Adopting a CEAM program in MRW would require improvements in the way data are prioritized, collected, and stored. The review revealed monitoring inconsistencies in what was measured from year to year, affecting the usability of data in analyses. Data challenges, including limited capacity to address all issues across the watershed at all times, unstandardized data collection methods, uncertain access to individually held data, and the high turnover of MWC personnel, were identified.
A central meta-database will improve accessibility and transparency of the available data sets. In addition, a meta-database can be used as a tool to enhance continuity between successive staff members so as not to reinvent or diverge from the current monitoring program every time staff composition changes. MWC is the most logical host of a meta-database. However, taking on this initiative would require administrative capacity and funding, as well as buy-in from regional monitoring bodies and regulatory bodies responsible for local watershed management.
The 2018 Watershed Report Card, MWC’s first Report Card since this study was completed, demonstrates several changes that refl ect the review and recommendations presented in this paper. Fewer indicators are reported upon, and cumulative impacts are discussed with the community, although not necessarily measured through monitoring. The 2018 Report Card also includes more accessible formats, such as infographics and story maps.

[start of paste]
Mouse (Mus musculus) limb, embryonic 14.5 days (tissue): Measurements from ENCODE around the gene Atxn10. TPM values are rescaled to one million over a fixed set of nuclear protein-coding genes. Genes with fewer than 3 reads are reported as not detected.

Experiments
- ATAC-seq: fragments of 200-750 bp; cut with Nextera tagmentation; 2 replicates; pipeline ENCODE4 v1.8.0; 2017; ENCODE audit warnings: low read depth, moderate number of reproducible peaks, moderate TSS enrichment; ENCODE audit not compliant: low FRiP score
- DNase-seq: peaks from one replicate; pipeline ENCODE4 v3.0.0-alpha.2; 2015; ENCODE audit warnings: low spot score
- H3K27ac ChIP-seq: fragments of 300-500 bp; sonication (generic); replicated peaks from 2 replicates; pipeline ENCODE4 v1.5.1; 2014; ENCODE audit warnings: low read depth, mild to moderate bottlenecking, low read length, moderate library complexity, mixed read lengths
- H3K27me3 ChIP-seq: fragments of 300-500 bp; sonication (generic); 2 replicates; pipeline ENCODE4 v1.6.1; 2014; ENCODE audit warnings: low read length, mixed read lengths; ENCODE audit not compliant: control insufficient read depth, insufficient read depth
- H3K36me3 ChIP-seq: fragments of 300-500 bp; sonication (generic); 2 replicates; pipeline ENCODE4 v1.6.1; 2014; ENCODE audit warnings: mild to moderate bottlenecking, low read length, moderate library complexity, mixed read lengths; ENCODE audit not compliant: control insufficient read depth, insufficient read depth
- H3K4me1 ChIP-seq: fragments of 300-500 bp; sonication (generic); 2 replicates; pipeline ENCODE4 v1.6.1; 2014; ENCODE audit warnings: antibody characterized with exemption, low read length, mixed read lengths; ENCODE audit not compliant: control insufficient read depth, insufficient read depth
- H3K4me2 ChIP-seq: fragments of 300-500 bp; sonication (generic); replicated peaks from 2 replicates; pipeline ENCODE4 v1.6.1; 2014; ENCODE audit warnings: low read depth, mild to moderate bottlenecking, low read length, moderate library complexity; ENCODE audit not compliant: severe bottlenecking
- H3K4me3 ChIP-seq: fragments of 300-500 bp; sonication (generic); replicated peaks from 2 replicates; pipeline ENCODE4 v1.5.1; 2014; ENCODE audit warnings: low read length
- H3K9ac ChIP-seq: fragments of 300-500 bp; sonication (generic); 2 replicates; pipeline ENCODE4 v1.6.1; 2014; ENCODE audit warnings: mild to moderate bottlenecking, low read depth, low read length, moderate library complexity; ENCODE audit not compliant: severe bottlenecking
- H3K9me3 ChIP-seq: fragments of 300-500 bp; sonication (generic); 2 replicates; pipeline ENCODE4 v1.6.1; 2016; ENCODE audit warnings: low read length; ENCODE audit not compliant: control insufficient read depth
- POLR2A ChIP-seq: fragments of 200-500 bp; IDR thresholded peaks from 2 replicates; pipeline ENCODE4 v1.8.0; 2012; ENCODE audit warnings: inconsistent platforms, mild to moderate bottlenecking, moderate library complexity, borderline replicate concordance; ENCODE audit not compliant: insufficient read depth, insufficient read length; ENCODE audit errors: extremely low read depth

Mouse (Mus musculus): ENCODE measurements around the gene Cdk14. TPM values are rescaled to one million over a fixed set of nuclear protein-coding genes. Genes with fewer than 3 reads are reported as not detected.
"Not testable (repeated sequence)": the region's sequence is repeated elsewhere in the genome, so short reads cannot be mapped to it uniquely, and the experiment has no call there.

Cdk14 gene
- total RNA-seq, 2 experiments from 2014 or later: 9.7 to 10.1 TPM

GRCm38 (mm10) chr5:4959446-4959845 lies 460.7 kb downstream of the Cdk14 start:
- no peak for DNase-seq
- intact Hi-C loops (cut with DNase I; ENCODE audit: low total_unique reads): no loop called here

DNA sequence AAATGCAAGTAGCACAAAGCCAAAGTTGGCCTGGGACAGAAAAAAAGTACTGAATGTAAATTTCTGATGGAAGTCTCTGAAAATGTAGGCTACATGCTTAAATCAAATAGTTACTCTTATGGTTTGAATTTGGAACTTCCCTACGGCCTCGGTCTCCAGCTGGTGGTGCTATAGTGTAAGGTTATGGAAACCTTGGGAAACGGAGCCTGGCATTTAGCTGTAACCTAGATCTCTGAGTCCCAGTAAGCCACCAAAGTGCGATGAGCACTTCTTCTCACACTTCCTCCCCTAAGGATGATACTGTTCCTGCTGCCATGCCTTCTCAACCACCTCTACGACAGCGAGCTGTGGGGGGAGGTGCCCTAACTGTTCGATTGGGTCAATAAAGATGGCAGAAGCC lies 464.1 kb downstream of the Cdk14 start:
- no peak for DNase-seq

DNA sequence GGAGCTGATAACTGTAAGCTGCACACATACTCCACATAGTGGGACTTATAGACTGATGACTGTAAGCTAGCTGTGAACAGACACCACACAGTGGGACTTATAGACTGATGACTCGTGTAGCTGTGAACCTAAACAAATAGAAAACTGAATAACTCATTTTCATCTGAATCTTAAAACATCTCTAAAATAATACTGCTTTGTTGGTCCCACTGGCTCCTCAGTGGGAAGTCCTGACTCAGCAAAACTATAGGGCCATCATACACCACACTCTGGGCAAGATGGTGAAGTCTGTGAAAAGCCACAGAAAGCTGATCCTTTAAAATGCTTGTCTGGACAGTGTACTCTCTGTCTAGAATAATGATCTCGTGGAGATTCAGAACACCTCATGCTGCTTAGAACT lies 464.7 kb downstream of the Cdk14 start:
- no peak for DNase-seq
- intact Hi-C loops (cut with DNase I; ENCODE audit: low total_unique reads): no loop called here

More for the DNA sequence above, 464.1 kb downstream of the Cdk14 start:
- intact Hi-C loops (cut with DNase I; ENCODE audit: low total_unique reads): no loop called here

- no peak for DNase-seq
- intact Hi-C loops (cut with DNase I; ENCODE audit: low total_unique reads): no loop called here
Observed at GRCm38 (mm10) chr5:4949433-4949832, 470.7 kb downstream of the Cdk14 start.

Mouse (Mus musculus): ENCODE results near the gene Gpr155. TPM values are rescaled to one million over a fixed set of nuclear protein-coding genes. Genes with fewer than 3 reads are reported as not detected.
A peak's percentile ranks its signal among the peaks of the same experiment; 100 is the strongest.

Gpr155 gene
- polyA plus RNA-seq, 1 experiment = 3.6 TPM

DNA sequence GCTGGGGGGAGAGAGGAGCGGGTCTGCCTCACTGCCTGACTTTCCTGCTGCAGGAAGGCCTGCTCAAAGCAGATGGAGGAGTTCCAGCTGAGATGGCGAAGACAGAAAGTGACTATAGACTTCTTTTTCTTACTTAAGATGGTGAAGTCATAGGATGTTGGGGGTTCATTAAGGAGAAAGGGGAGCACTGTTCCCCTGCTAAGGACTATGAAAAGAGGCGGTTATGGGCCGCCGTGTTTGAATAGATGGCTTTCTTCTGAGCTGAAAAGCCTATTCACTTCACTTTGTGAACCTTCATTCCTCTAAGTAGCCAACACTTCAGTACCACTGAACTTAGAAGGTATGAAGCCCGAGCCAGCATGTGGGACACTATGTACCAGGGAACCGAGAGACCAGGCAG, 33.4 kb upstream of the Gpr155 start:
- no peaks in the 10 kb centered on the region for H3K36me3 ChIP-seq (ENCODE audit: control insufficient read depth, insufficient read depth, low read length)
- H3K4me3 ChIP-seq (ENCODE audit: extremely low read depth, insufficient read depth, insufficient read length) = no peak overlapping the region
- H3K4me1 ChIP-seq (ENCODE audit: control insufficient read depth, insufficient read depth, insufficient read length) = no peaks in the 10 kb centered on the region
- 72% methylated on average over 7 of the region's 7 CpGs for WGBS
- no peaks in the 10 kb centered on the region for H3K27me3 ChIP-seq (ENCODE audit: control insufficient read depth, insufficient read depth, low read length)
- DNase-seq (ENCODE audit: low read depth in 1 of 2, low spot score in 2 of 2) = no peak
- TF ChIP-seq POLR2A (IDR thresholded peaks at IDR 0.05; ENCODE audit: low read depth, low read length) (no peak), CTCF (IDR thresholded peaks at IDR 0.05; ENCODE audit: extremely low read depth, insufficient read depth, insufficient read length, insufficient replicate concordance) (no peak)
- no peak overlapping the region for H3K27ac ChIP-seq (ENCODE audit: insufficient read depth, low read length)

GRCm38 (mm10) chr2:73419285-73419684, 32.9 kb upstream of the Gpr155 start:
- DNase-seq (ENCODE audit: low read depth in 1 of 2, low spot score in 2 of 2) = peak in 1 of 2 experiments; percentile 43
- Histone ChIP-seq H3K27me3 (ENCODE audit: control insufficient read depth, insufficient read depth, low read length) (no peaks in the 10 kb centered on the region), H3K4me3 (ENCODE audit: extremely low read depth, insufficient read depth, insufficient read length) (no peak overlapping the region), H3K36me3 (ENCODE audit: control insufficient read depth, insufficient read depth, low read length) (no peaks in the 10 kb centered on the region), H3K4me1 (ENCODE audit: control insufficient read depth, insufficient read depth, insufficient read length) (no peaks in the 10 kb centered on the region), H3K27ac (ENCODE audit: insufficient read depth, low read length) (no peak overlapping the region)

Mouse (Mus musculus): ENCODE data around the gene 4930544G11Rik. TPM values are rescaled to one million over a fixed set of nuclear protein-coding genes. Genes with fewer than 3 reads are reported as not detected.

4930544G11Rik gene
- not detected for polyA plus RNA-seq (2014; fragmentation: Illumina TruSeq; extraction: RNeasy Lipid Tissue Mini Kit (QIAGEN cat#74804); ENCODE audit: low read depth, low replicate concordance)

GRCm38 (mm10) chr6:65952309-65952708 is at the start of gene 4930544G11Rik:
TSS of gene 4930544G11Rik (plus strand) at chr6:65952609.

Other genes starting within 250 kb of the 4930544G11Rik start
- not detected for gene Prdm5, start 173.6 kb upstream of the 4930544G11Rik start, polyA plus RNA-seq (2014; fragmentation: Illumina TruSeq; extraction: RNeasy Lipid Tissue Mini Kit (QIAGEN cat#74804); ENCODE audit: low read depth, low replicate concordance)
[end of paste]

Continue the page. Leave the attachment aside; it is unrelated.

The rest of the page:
Influencing behavioural change using data from watershed monitoring requires a coherent storyline with consistent communication of what was measured. In the case study, easily understood units that are consistent, and fewer indicators being communicated in both the Report Cards and the background reports, would make the shared information much more effective. Plain language communication of specialized knowledge is also crucial. A common understanding of the story being told, and a clear vision regarding how the data will be used, are important precursors to the design of successful watershed monitoring and reporting programs. Understanding the end-users is critical to ensuring they are reached. As a result of this study, MWC made significant progress in its Watershed Report Cards program, even though the impacts of these changes are still being measured. In addition, MWC continues to review its monitoring program and whether/how to incorporate cumulative effects.
The study guided future monitoring and reporting in the MRW. Two main recommendations were presented to strengthen watershed monitoring: i) a CEAM program should be developed and implemented, and ii) an easy-to-use metadatabase should be created. In terms of reporting watershed health, it was stressed that developing and implementing an ongoing communications strategy must ensure consistency and continuity between Watershed Report Cards so community members can infer trends and implications, and decision-makers will be better equipped to address potential risks from climate change and other stressors, increasing the resilience of watershed communities.
Ho, E., Eger, S., Courtenay, S.C. (2018). Assessing current monitoring indicators and reporting for cumulative effects integration: A case study in Muskoka, Ontario, Canada. Ecological Indicators. 95, 862-876.
Contact: Elaine Ho, School of Environment, Resources and Sustainability